By June 2013, Moody's reported that their projected lifetime default % of the original pool NCSLT 2003-1 was at the time at 40%, higher than the break-even lifetime default rate of 34%. Thus, per Moody's, our beloved A-7 tranche would not fully repay by its maturity date.

A full timeline of activity follows at the bottom of this post.

Meanwhile, in Ohio...

Adam Beverly reportedly took out a $30,000 student loan from Bank One, N.A. in September 2003. His mother, Linda Beverly, acted as cosigner of the loan.

According to one of Bloomberg News’ sources Beverly’s monthly payments were initially around $120 when he entered repayment and subsequently increased to more than $600. The story has it that he was reportedly bounced back and forth between First Marblehead and National Collegiate when he tried to discuss his payments, and he stopped making payments in 2009. The Beverlys reportedly hired a debt negotiation company, Student Loan Relief Organization (“SLRO”) to negotiate payment arrangements for the loan.

On April 16, 2012, the National Collegiate Student Loan Trust 2003-1 Trust filed a lawsuit against Adam Beverly and his mother Linda demanding repayment of the loans. Upon receipt of the summons, Linda Beverly called their SLRO contact, who said he would “take care of it.” After several weeks passed, her contact stated that SLRO would be unable to accomplish anything on the loan.

Linda and Adam Beverly purportedly attempted to contact the attorney representing NCSLT 2003-1 and Ms. Beverly also spoke directly to individuals at the National Collegiate Student Loan Trust who could not find any record of the loans.

The trial court granted default judgment against Adam and Linda Beverly on June 25, 2012. The default judgment awarded the 2003 Trust damages of $43,713.22, accrued interest of $5,017.42 through April 4, 2012, and interest at a variable interest rate from April 5, 2012.

Adam and Linda Beverly appealed, and a panel of Ohio Supreme Court judges vacated the default judgment on September 30, 2014. They found that NCSLT filed a complaint in its own name, on notes payable to someone else, without alleging or proving assignment of the notes. In other words, NCSLT could not produce any documents showing that it owned the Beverly student loan.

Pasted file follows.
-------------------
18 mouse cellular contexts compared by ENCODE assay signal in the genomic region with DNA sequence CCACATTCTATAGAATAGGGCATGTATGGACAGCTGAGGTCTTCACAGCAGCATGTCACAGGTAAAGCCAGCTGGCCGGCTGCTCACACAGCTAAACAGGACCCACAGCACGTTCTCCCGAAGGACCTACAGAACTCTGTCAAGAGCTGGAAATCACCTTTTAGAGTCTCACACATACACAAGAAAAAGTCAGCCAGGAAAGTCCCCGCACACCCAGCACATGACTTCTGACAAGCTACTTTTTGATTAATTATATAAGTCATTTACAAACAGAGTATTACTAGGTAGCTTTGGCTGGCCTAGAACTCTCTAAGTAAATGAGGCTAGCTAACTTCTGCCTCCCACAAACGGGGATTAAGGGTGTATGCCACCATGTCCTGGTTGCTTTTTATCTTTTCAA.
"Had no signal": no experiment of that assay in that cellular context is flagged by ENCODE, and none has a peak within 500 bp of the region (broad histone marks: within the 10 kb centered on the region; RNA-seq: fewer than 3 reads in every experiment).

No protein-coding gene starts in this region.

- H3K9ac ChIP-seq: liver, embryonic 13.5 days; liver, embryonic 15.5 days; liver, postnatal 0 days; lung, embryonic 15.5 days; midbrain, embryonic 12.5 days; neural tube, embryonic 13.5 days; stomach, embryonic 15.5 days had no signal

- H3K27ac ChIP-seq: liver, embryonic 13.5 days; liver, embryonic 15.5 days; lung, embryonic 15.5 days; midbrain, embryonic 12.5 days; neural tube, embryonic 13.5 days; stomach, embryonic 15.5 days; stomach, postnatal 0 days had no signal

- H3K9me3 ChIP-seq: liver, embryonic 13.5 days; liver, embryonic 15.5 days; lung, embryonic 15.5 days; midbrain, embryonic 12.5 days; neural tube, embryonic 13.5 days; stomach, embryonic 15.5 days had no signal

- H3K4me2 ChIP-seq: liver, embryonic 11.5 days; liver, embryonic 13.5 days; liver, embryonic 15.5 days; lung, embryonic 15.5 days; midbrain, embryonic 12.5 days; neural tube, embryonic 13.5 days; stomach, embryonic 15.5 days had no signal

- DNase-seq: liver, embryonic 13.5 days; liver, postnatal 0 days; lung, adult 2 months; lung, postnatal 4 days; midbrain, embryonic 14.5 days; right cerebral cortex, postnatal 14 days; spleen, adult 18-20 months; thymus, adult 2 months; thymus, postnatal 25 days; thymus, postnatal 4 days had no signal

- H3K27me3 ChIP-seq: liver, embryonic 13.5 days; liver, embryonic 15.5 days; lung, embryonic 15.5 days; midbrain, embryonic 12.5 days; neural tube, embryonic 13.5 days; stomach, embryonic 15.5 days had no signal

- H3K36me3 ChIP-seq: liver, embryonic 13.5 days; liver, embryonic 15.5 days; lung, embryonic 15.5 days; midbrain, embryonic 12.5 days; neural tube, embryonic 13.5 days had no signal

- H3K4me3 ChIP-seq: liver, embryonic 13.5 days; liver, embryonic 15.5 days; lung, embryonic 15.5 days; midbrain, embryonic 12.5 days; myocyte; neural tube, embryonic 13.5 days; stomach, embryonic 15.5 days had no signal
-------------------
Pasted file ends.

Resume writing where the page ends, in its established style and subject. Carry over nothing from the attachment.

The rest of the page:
NCSLT also sued Adam Beverly for a loan taken out in 2005 and packaged in NCSLT 2006-1, with a similar result.

The Takeaway

A difficult economy and high unemployment among graduates has led to a high level of defaults in the loans underlying NCSLT 2003-1. If Adam Beverly’s case is at all representative of NCSLT or FMC’s standard practices, the negotiation process (outside of the courts, at least) has not exactly been mastered. Indeed National Collegiate trusts have filed more than 4,000 lawsuits since 2011. Student debtors are fighting back as well, with judges in several states finding that the trusts haven’t proved they own the debt.

We see shades of the RMBS debacle here, with sloppy record-keeping.  Massachusetts AG Maura Healey, who likely has a wider lens, reportedly labels them “abusive loan debt-collection tactics."

These factors are leaving some borrowers without relief, and trusts at times with no legal recourse to collect on their debt. Not to mention some investors in AAA rated debt have been stuck with the resultant junk.

Friday, January 22, 2016

Year of the OIL

Happy new year readers, and welcome to what's increasingly looking to be a year influenced by oil prices (and perhaps considerations of global warming).

Our first post looks at a phenomenon in the world of robotic, efficient markets: a stark inefficiency.

Yesterday Thursday, January 21, shares of exchange-traded note OIL closed down 17%, so we forgive you if you thought that oil had taken another bludgeoning.  Meanwhile, WTI crude oil futures closed up 11% – its best performance of the year so far.